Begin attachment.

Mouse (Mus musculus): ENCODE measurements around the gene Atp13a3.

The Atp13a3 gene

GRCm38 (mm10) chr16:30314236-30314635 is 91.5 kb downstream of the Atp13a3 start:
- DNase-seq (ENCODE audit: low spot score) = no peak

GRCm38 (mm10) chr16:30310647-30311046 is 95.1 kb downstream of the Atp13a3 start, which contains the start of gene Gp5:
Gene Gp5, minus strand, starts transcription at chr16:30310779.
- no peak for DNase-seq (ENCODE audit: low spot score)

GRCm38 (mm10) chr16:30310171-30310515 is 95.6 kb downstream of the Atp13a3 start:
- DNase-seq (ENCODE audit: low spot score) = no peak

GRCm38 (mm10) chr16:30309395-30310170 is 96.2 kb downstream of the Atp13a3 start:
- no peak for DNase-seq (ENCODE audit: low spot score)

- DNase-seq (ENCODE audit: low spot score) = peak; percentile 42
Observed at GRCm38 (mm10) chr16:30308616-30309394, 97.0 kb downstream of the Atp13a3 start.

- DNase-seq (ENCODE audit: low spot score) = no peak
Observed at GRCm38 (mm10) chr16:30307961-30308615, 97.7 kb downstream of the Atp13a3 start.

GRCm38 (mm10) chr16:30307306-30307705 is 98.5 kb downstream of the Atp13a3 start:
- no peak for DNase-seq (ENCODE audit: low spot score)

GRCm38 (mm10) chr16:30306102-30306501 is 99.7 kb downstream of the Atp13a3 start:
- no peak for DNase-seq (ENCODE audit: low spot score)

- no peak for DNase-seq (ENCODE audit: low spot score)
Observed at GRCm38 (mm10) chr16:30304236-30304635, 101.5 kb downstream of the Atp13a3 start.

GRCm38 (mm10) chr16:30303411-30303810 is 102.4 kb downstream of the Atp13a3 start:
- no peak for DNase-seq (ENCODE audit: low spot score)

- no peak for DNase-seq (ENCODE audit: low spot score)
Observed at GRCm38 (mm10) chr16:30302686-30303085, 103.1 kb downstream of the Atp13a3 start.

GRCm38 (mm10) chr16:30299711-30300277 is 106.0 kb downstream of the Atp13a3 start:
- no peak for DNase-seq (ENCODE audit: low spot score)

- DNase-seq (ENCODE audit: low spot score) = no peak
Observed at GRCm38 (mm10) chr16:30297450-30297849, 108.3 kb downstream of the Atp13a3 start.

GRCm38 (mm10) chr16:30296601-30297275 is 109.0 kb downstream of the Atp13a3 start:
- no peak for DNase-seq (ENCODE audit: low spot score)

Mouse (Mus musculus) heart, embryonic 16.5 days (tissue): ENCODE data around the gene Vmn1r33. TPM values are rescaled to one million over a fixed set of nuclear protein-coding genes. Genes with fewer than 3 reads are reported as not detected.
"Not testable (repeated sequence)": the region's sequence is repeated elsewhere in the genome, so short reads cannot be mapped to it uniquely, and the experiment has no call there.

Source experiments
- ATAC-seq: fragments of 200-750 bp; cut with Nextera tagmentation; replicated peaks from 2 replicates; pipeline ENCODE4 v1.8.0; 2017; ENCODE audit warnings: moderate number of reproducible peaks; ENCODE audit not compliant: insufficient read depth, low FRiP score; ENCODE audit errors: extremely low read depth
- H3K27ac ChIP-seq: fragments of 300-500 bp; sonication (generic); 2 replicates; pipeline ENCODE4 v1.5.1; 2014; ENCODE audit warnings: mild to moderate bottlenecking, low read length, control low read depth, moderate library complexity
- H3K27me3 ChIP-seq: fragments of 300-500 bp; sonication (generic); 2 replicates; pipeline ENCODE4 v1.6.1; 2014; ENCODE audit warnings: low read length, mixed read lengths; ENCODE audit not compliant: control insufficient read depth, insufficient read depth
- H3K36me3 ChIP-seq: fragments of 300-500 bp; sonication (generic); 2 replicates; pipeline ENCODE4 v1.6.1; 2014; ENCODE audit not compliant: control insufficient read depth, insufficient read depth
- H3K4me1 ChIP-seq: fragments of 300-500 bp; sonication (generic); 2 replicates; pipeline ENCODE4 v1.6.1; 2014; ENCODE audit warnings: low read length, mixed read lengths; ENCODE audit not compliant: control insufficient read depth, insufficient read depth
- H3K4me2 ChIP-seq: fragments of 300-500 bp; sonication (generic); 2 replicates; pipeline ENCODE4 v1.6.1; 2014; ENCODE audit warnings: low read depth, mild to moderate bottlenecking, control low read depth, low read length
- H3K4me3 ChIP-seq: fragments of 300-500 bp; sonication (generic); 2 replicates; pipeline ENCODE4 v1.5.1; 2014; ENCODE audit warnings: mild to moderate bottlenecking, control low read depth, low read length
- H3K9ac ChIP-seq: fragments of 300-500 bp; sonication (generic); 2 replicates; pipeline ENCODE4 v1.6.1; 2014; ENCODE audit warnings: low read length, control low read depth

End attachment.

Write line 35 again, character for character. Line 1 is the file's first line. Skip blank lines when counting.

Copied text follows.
- ATAC-seq: fragments of 200-750 bp; cut with Nextera tagmentation; replicated peaks from 2 replicates; pipeline ENCODE4 v1.8.0; 2017; ENCODE audit warnings: moderate number of reproducible peaks; ENCODE audit not compliant: insufficient read depth, low FRiP score; ENCODE audit errors: extremely low read depth